When Robilyn Coralde, 29, a resident of a small purok in Barangay Carpenito in the town of Tagbina in Surigao del Sur, received her emergency cash subsidy under the government’s Social Amelioration Program (SAP), she was told by her fellow beneficiaries to save a portion of the grant to prepare for the extension of the community quarantine in their area. She heeded this advice–but for a different reason.
From the cash aid she received, Robilyn bought groceries and a sack of rice. She then prepared food packs containing 3-5 kilos of rice, coffee, sardines, and instant noodles. Robilyn gave these food packs to her neighbors who, just like her, were greatly affected by the quarantine.
When asked why she shared the assistance she received despite being needy herself, she said it was just right to share her blessings to others.
A member of the Mandaya Tribe, Robilyn has been a beneficiary of the Department of Social Welfare and Development’s (DSWD) Modified Conditional Cash Transfer (MCCT) for four years. MCCT is a component of the Pantawid Pamilyang Pilipino Program (4Ps) which aims to reach poor families not registered in the regular conditional cash transfer program, including homeless families, indigenous peoples (IPs), and other vulnerable sectors.
Robilyn is married to Marven Coralde since 2010 and has four children, namely Marbabes, Marlyn Rose, Mark Robven, and Marven Jr. They have been living in the Municipality of Tagbina for 10 years already, but she is originally from Cebu City.
She did not finish school and was not able to secure a decent job. Her husband is currently working in Laguna as a construction worker earning a minimum wage of P7,000 a month. Thus, she has to attend to the needs of their four children alone, but she does not see this as a burden.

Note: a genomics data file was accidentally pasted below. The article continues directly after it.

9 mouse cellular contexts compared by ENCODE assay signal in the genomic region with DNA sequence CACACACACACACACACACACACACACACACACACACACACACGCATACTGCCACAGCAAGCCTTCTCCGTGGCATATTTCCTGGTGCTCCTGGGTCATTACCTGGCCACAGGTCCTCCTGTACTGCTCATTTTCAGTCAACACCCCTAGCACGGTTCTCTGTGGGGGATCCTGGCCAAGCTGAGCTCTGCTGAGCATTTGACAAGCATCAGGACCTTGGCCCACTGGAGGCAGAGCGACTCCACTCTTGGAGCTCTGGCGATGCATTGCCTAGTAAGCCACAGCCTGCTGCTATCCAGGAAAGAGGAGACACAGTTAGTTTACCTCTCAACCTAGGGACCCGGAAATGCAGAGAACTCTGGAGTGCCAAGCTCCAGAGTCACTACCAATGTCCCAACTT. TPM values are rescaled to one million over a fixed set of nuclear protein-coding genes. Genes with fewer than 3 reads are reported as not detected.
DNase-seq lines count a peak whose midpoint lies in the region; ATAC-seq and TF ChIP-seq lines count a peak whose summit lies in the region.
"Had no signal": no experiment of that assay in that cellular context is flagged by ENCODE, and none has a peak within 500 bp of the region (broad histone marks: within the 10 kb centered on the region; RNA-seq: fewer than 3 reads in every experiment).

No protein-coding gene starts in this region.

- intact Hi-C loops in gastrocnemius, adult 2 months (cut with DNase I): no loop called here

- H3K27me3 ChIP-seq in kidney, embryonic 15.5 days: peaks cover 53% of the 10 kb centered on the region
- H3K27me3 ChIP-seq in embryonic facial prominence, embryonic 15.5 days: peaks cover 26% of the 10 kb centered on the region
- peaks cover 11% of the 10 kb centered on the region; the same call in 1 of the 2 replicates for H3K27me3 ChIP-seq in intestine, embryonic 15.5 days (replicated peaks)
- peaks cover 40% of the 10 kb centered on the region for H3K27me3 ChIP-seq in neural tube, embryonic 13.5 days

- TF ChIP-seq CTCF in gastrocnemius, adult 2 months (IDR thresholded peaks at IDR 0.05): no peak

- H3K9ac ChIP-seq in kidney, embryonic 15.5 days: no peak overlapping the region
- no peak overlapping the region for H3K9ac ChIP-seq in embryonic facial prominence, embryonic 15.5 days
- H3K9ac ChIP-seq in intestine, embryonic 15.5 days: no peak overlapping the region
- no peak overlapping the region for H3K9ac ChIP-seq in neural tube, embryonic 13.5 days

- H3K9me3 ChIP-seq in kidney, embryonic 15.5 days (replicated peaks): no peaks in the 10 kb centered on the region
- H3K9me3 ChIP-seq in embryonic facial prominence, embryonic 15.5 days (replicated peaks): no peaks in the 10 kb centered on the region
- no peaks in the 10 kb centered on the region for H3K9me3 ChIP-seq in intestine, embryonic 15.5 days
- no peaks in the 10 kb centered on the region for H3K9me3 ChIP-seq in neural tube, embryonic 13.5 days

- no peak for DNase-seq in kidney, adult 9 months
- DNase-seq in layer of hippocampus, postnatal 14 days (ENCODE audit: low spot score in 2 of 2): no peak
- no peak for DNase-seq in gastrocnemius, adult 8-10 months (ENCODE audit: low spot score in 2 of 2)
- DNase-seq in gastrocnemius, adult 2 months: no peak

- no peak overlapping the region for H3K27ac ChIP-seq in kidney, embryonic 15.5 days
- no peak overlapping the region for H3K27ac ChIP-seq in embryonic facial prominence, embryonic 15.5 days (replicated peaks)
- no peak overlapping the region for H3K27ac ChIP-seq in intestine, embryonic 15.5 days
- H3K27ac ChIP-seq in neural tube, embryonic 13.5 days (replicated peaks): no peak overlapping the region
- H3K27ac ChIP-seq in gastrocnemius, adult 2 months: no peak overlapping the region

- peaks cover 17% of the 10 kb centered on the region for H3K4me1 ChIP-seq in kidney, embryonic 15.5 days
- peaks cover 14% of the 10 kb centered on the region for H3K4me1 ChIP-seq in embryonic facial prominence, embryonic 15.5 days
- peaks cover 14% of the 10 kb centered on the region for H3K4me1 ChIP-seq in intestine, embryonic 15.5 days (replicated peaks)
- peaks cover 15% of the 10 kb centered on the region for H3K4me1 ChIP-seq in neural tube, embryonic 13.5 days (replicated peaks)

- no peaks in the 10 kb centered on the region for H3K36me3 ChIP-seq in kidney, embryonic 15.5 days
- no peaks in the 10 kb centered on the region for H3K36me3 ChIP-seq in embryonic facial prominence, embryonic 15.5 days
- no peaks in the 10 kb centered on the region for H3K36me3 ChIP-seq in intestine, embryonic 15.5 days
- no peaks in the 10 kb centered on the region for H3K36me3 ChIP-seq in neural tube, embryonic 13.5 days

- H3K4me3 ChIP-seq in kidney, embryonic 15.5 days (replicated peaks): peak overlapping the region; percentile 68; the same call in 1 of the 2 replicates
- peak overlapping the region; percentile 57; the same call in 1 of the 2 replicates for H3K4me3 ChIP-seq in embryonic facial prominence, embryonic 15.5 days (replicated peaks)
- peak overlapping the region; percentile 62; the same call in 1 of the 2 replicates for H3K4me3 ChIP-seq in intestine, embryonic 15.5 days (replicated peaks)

“Usahay naay mga panahon nga lisod. Pero kung unsa ang mapadala sa akong bana, amo kining paiguan para sa mga panginahanglanon, labi na sa mga bata (There are times when it gets really hard. But whatever my husband sends us, we make sure we budget it properly, especially to address our children’s need),” she shared.
Robilyn ably manages their family’s income from her 4Ps-MCCT grant and her husband’s earnings to provide for all their needs. However, the COVID-19 pandemic severely affected the family’s income. Due to the imposition of the community quarantine in many parts of the country to contain the virus, her husband could not work and send money to them. This is why she has been very thankful for the SAP emergency cash subsidy extended by the government to families like them.
SAP, spearheaded by DSWD under Republic Act (RA) 11469 or the Bayanihan to Heal as On Act, provides emergency cash subsidy amounting to P5,000 to P8,000, based on regional minimum wage rate, to 18 million low-income families assessed to be most affected by the imposition of community quarantine due to the COVID-19 pandemic, given their existing life situations or circumstances. 4Ps beneficiaries are among the target beneficiaries of the program.
In times of crisis, it is tempting to conclude that people have become selfish to survive, but stories like that of Robilyn prove that difficult situations, in fact, help bring out the best in people. Her story also shows that sometimes, those who have less are the ones who selflessly share the little that they have to others.
“Nabati nako ang ilang kalisod. Wala ko naguol sa mga ginikanan kay mukaon man sila og bisan unsa. Ang akong gikagul-an ang ilang mga bata. Mao nga nakadesisyon mi sa akong bana nga mutabang sa mga naglisod bisan sa gamay nga pamaagi (I felt their struggles. I am not worried of the needs of the adults or parents, but I am worried about the children. That is why my husband and I decided to help them even in our own little way),” she ended, smiling. ###